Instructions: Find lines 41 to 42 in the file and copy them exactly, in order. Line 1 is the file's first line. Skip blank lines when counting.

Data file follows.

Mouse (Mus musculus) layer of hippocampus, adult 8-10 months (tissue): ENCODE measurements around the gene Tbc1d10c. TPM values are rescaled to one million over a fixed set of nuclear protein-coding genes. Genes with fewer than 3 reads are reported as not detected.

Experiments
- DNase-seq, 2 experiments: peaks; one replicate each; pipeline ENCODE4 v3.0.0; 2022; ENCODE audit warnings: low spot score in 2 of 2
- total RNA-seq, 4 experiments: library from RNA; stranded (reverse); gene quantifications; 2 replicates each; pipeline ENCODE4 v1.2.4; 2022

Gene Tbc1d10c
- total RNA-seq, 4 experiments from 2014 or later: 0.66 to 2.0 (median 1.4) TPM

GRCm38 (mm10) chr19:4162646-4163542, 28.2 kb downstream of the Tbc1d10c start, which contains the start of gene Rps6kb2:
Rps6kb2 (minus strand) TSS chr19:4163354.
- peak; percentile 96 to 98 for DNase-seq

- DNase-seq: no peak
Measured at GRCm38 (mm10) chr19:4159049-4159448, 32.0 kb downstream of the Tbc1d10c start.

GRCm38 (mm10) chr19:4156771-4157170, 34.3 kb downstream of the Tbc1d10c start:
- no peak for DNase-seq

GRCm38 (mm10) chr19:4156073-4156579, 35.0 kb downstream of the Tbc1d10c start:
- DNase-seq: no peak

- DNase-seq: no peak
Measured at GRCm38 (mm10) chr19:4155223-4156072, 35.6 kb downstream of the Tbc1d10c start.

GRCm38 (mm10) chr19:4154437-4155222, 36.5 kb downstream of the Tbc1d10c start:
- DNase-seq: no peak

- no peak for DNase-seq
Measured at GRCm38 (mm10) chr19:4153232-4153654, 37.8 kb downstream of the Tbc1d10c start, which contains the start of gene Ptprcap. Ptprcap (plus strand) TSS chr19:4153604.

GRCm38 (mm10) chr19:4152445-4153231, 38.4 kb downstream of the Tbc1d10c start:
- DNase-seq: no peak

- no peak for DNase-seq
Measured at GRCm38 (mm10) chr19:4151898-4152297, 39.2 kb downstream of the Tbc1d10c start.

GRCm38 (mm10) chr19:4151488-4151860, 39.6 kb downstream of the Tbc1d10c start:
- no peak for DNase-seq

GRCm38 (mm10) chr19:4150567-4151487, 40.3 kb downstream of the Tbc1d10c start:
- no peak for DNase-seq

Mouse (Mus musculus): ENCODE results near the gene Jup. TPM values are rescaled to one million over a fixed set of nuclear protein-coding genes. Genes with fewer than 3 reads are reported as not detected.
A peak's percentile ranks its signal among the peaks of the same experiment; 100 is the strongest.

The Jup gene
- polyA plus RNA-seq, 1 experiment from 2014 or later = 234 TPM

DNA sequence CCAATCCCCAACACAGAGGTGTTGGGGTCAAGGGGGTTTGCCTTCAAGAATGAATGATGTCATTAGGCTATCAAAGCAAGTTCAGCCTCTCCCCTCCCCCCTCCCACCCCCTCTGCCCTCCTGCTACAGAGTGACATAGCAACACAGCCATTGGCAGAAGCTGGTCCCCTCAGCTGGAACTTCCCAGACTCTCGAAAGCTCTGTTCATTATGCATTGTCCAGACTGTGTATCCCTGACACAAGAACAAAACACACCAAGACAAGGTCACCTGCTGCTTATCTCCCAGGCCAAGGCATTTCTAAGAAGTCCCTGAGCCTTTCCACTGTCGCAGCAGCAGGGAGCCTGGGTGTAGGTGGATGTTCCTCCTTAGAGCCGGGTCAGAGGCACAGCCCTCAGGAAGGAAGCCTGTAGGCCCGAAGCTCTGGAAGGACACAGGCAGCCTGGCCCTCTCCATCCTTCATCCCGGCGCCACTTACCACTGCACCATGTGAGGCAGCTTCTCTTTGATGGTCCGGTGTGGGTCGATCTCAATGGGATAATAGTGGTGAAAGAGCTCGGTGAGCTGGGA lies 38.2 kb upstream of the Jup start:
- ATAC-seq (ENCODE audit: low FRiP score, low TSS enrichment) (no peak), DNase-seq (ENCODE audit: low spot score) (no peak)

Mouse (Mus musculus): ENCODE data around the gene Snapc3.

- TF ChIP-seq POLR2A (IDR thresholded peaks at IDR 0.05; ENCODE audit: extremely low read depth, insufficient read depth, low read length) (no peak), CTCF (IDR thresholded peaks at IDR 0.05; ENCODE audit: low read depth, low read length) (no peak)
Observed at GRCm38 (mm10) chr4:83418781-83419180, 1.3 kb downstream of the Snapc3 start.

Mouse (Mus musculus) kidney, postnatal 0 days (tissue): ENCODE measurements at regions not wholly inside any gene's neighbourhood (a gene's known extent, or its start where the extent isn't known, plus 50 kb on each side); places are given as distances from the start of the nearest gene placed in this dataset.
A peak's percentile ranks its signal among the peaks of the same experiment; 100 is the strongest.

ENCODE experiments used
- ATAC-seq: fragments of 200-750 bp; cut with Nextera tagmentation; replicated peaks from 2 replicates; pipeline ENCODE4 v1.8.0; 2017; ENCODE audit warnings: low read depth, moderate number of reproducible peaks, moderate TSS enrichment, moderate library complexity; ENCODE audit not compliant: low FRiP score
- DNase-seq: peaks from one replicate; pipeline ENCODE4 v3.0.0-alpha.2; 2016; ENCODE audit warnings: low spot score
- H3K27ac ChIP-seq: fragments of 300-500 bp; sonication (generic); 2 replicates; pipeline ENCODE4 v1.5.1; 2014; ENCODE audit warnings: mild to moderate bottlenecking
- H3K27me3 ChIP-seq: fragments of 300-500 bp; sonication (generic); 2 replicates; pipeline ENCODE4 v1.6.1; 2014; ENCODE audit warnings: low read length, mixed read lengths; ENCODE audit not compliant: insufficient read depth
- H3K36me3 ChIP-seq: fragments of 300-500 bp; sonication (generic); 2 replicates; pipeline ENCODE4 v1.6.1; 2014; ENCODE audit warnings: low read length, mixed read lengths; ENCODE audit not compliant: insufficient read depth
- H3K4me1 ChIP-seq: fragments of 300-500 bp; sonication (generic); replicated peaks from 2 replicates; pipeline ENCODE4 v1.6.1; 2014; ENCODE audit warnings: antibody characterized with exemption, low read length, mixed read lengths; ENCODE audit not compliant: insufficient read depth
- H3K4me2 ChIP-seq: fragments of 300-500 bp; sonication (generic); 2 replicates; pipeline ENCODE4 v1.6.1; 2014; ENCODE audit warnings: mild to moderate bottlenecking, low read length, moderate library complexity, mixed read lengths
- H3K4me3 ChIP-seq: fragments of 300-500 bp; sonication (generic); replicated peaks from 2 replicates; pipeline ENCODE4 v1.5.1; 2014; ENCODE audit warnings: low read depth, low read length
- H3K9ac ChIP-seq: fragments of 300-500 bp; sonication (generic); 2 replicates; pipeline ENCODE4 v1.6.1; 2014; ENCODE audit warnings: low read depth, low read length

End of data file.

ENCODE experiments used
- ATAC-seq: fragments of 200-750 bp; cut with Nextera tagmentation; replicated peaks from 2 replicates; pipeline ENCODE4 v1.8.0; 2017; ENCODE audit warnings: low read depth, moderate number of reproducible peaks, moderate TSS enrichment, moderate library complexity; ENCODE audit not compliant: low FRiP score